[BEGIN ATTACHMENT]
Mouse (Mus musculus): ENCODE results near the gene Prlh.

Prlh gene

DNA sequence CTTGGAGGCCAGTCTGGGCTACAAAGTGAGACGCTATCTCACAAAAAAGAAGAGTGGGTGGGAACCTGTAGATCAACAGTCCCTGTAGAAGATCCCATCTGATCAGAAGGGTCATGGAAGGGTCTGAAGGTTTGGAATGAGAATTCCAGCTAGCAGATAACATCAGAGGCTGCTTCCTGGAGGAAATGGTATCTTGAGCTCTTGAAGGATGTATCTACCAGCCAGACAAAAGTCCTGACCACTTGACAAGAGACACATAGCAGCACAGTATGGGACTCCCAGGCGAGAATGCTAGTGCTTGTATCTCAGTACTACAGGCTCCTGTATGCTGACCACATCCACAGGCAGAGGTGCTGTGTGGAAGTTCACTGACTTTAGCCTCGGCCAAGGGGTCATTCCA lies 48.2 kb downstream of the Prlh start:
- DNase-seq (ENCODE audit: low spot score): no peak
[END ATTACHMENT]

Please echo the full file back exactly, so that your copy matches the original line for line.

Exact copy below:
Mouse (Mus musculus): ENCODE results near the gene Prlh.

Prlh gene

DNA sequence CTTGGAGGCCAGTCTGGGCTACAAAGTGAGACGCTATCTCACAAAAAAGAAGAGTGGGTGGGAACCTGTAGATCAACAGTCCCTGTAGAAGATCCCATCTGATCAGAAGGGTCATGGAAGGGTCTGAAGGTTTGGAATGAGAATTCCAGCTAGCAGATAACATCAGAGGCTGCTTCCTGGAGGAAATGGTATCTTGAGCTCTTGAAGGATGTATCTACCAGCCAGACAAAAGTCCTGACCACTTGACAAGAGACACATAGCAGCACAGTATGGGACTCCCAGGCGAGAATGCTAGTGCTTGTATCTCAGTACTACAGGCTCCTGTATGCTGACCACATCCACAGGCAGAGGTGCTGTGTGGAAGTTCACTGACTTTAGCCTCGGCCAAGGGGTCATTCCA lies 48.2 kb downstream of the Prlh start:
- DNase-seq (ENCODE audit: low spot score): no peak